One fear is that Curro will monopolise the market, charging fees that allow them to earn monopoly profits. This is unlikely in the education sector, though, as there are few barriers-to-entry. Consider the SPARK schools, with tuition also around R21000 per year, that have opened since 2013 in Gauteng and the Western Cape.
A second fear is that a well-run private school system will create further divisions in a country characterized by high levels of inequality; those that are able to afford the high school fees of good education will stand to benefit vis-à-vis kids from poor households forced to attend poor-quality public schools. This is likely to happen if private schools are limited to those that can afford to pay for them. But they need not be.
In Sweden, where equality-of-opportunity is almost a religion, more than 10% of kids are enrolled in private schools. A major education reform in 1992 allowed primary and secondary schools to receive public funding based on the number of students they have enrolled. These schools are not allowed to discriminate or require admissions exams, and they are not allowed to charge parents additional school fees. (They are allowed to accept donations, which are often used to expand school facilities or offer financial support for the poorest students.)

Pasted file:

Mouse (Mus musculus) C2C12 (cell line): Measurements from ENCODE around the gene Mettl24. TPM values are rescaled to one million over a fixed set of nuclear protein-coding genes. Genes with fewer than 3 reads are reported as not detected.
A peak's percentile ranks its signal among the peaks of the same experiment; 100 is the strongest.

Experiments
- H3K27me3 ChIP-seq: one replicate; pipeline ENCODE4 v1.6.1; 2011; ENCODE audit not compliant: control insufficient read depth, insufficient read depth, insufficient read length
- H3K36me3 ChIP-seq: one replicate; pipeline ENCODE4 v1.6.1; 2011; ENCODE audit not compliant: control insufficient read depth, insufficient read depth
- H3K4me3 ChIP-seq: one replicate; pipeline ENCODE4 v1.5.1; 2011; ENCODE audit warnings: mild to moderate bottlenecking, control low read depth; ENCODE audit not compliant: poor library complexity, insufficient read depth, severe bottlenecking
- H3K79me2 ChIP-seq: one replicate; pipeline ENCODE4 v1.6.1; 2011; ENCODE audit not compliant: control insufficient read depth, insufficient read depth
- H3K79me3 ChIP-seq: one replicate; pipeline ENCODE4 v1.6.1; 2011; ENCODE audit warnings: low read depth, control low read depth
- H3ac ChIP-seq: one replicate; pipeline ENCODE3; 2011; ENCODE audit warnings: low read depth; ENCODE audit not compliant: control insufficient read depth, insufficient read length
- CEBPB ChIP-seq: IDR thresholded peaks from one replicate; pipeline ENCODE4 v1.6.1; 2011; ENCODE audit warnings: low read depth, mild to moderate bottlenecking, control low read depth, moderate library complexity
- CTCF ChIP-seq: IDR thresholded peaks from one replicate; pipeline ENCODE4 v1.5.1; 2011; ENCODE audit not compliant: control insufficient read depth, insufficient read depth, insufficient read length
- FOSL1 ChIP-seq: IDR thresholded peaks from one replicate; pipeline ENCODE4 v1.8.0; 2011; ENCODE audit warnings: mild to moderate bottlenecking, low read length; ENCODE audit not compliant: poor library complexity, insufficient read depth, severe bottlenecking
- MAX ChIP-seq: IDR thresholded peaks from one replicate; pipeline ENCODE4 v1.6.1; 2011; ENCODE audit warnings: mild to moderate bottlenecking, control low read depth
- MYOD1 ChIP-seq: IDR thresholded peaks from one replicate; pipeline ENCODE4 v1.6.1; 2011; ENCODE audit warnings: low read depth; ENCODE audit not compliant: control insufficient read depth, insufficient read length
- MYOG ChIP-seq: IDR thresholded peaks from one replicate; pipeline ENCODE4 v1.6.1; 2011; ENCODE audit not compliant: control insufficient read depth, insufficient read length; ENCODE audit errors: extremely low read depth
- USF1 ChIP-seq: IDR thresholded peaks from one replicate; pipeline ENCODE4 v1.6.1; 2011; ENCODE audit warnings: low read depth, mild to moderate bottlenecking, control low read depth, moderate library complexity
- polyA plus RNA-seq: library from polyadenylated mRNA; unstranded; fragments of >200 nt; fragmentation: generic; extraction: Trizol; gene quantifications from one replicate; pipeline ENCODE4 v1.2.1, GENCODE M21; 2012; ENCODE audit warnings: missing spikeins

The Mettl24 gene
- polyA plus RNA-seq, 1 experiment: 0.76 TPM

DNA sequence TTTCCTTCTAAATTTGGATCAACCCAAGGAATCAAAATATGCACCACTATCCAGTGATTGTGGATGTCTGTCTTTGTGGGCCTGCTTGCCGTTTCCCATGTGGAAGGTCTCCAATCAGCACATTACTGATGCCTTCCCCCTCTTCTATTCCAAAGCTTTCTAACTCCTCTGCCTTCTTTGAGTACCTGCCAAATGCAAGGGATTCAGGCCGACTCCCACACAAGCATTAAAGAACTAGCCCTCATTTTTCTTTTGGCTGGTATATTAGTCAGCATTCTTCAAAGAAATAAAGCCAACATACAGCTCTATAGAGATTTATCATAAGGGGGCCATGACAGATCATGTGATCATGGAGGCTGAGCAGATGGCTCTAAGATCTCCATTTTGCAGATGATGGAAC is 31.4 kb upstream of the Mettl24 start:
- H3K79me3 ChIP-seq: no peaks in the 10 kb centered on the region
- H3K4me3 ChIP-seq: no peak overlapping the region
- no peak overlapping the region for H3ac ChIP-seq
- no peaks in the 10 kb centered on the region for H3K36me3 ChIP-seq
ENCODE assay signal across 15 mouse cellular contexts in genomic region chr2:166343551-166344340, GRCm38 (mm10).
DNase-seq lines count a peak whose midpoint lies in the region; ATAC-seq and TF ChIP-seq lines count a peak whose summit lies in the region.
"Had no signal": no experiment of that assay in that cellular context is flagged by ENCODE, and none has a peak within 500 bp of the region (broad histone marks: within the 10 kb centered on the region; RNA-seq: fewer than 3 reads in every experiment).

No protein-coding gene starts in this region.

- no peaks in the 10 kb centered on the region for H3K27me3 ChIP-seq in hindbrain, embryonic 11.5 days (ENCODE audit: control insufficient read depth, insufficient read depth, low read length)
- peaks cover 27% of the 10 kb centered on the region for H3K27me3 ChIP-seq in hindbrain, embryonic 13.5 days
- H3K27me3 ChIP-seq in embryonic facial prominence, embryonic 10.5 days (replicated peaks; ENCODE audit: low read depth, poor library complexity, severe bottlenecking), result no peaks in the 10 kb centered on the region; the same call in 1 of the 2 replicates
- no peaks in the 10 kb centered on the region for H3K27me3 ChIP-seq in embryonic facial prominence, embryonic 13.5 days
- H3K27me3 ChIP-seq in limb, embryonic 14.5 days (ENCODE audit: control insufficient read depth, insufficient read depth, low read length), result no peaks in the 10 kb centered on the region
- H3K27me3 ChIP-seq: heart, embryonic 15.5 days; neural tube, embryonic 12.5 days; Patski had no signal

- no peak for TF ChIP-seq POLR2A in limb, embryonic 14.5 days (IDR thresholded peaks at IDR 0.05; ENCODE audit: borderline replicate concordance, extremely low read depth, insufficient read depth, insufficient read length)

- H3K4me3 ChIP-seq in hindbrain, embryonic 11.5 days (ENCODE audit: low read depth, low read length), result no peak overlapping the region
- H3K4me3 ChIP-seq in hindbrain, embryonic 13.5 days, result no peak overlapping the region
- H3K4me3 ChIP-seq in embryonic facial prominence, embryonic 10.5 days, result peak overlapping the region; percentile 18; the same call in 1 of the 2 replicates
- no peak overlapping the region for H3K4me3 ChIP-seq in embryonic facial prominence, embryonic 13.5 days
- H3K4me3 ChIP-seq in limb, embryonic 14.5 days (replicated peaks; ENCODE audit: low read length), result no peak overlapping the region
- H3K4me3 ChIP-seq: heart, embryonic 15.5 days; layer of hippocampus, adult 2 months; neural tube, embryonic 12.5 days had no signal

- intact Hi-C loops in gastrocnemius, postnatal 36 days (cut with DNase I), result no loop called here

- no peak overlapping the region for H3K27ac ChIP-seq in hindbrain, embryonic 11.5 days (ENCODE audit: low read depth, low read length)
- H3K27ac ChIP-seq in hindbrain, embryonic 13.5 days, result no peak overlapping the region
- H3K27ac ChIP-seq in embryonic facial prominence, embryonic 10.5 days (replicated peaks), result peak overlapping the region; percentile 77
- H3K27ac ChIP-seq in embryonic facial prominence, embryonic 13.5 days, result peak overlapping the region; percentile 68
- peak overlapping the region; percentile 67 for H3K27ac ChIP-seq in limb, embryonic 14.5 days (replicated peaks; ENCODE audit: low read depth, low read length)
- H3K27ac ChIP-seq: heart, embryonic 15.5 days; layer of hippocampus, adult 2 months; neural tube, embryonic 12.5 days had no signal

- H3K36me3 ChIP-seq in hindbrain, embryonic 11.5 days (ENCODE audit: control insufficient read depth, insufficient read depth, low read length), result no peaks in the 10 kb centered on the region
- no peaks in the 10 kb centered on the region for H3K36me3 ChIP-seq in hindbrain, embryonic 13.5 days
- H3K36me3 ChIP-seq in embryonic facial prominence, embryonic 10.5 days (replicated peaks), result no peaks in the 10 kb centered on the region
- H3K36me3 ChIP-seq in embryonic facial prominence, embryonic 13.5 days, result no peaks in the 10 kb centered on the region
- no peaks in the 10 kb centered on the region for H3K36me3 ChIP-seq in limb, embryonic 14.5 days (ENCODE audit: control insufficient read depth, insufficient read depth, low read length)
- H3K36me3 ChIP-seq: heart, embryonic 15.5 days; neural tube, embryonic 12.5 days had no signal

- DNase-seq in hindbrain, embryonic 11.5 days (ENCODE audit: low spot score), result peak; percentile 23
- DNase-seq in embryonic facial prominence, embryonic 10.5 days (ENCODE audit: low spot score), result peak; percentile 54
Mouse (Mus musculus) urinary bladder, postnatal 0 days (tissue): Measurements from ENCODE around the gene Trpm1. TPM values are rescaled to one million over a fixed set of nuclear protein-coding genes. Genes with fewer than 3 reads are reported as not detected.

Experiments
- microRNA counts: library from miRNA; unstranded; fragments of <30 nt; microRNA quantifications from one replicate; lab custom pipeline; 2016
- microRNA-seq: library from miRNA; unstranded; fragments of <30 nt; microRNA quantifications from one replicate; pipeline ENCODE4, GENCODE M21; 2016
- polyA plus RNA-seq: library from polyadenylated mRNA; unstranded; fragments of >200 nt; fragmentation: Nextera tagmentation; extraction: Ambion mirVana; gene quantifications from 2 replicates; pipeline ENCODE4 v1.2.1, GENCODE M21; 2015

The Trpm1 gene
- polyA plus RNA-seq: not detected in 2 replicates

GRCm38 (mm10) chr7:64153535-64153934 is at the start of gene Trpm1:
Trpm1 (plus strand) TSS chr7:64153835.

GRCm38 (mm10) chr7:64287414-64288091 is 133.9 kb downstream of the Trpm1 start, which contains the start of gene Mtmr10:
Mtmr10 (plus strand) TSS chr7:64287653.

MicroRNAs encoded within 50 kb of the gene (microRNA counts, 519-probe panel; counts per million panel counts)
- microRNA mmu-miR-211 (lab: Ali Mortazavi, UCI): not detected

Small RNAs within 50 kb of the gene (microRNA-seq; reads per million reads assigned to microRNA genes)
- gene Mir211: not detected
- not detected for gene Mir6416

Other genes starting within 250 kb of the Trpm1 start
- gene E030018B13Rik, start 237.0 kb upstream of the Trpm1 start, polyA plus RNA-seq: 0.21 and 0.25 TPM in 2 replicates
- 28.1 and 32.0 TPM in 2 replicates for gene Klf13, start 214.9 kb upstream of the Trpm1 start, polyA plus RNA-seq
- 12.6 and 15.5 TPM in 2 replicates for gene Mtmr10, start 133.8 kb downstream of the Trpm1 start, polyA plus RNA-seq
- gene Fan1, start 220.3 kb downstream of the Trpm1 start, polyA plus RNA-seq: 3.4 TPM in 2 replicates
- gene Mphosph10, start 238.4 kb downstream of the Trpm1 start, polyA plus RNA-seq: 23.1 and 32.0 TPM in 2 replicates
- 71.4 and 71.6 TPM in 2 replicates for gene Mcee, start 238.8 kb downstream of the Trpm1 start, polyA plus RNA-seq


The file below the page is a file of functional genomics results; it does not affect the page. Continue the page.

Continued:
Anyone can start a for-profit school in Sweden. Many offer an alternative curriculum, or provide a service to international, religious or language groups. Others are designated sports or artistic schools. The point is simple: if a public school is not providing the services its community wants, an entrepreneur with the ability to identify a gap in the market will step in to deliver a better service.
This is what we need in South Africa too. The 2017 Budget allocated R243 billion to the Department of Basic Education, which is 16% of our total consolidated spending. With 11.2 million school-going kids in South Africa, that is slightly more than R21000 per kid.